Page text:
Bronze inlaid with copper; Overall H. 15 3/8 in. (39.1 cm)
Rogers Fund, 1999 (1999.46ab)
This wine container is representative of Chinese ritual vessels in the late sixth to early fifth century B.C., a critical period in the development of the art of bronze casting in the late Bronze Age in China. The surface decoration, an intricate pattern composed of animal masks and interlacing bands ending in dragon heads and feathered tails, makes use of motifs from earlier periods but in a manner that suggests a geometric arrangement. The three recumbent animals on the lid show the early influence of "animal style" art, a result of contacts with nomadic cultures of North and Central Asia. Although the surface decoration was executed entirely in the moldthe traditional method of metalworking in Chinathe introduction of the dentate copper molding, cast in at the mouth of the vessel, heralds the beginning of a new style and technique of metalworking that was introduced into China from the West at this time. After this period, the use of metals other than bronze (copper, silver, and gold) as part of the decoration became more common.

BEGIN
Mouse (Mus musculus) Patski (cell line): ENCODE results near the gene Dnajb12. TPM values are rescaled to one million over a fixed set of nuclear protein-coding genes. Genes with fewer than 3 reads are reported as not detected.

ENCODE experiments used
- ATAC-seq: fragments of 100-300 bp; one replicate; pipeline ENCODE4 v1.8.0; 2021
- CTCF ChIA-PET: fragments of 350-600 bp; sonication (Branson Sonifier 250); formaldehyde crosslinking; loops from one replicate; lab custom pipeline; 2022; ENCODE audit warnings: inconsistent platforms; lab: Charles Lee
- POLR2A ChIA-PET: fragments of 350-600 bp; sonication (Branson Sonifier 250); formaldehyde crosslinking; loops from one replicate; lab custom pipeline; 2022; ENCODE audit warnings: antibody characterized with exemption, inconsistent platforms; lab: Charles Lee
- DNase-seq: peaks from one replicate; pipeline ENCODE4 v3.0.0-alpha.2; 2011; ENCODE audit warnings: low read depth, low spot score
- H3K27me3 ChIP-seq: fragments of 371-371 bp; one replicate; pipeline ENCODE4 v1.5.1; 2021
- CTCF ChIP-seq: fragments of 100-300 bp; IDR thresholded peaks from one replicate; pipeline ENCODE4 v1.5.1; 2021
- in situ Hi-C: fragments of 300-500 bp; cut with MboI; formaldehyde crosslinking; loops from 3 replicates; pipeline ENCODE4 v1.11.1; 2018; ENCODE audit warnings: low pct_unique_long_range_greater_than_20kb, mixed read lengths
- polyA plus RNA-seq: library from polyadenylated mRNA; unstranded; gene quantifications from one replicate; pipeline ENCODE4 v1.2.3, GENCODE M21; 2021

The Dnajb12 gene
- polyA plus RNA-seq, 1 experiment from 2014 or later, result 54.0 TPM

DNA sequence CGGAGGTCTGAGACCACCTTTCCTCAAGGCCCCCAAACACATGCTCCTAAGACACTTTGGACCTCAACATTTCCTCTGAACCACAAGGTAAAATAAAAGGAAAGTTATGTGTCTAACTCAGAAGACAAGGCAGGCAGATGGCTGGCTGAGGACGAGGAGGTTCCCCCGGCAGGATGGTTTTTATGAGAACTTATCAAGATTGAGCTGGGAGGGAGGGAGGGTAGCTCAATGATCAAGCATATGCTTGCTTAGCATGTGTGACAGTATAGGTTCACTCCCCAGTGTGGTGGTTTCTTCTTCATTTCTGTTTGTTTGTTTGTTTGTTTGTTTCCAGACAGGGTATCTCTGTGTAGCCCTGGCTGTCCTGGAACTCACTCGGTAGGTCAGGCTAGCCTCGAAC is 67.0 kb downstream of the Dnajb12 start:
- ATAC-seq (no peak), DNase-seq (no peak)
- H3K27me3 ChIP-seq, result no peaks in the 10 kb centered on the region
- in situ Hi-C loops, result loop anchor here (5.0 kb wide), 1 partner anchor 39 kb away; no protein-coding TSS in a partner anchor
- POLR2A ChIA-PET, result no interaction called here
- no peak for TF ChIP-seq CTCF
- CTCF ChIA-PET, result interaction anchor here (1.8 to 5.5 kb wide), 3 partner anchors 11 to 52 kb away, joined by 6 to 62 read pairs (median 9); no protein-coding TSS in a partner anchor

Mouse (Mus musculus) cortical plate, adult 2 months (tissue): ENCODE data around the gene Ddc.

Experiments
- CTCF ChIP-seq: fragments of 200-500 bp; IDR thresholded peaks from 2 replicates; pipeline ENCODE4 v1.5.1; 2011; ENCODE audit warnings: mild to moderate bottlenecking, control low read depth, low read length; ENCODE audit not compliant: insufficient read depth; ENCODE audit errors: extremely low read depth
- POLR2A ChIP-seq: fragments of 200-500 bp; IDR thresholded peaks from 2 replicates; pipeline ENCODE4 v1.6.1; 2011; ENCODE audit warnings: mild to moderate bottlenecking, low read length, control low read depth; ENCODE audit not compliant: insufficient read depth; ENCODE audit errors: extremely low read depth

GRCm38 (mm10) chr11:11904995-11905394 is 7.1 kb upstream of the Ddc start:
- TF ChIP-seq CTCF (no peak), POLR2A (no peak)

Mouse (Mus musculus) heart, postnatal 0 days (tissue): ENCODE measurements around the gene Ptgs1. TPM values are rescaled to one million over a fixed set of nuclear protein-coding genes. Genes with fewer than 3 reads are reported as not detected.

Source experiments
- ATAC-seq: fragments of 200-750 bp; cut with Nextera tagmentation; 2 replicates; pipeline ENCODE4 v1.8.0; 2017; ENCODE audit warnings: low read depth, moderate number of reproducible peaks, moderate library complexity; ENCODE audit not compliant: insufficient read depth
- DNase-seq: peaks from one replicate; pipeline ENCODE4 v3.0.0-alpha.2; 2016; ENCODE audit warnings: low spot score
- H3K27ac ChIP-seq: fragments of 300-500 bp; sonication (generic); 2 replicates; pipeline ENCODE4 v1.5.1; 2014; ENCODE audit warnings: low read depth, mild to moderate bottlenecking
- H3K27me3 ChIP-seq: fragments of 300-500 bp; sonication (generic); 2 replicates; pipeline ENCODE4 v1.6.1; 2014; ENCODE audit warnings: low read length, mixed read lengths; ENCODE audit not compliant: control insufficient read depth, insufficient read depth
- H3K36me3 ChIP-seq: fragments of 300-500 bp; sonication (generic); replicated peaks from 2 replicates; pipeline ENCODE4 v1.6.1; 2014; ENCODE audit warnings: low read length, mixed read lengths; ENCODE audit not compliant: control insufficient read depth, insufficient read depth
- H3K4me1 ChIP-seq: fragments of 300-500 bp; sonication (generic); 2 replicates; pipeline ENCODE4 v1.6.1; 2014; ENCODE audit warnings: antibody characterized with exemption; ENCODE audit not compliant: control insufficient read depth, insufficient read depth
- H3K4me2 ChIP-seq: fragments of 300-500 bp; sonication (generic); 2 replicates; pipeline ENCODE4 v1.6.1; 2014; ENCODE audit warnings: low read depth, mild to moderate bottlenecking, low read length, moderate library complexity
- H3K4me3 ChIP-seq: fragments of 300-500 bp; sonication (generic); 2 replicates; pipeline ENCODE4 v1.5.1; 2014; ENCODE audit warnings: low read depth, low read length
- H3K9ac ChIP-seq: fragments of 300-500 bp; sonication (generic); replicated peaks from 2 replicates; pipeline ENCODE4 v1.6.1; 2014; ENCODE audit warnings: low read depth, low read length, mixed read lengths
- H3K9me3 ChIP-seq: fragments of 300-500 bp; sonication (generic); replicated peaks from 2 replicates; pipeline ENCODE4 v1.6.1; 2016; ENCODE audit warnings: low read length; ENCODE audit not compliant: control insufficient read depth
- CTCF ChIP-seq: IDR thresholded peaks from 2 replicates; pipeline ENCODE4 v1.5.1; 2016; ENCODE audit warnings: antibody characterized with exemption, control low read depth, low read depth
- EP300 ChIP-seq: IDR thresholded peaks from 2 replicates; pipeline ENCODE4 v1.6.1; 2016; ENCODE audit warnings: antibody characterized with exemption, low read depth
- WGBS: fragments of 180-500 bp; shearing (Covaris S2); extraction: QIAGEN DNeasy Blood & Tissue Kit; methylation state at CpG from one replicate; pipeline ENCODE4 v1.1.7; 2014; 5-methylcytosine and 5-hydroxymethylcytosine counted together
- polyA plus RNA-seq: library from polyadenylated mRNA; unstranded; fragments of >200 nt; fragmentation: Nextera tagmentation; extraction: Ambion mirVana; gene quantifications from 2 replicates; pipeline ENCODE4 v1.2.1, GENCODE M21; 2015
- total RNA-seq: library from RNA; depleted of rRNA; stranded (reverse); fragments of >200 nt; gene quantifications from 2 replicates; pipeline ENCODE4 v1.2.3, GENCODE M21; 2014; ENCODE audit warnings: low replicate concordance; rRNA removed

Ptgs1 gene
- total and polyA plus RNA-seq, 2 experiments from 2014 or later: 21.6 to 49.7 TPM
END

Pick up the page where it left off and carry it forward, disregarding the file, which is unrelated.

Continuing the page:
A portion of the surface of this bronze has been preserved in its original state, retaining its golden metallic sheen.